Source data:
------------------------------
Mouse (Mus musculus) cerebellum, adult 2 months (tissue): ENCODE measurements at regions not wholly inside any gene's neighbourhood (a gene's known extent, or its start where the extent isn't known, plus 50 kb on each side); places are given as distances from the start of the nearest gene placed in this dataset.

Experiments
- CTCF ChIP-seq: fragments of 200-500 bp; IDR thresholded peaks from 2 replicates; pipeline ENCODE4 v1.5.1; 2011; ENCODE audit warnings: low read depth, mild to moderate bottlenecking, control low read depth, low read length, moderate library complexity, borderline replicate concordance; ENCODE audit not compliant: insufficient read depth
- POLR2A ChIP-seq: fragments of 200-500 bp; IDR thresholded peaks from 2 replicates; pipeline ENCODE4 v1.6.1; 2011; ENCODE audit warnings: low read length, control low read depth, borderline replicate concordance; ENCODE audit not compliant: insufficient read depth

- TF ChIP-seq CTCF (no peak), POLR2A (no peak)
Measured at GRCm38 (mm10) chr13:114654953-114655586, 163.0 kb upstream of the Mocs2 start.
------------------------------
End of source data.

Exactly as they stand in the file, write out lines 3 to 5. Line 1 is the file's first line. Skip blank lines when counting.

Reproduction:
- CTCF ChIP-seq: fragments of 200-500 bp; IDR thresholded peaks from 2 replicates; pipeline ENCODE4 v1.5.1; 2011; ENCODE audit warnings: low read depth, mild to moderate bottlenecking, control low read depth, low read length, moderate library complexity, borderline replicate concordance; ENCODE audit not compliant: insufficient read depth
- POLR2A ChIP-seq: fragments of 200-500 bp; IDR thresholded peaks from 2 replicates; pipeline ENCODE4 v1.6.1; 2011; ENCODE audit warnings: low read length, control low read depth, borderline replicate concordance; ENCODE audit not compliant: insufficient read depth

- TF ChIP-seq CTCF (no peak), POLR2A (no peak)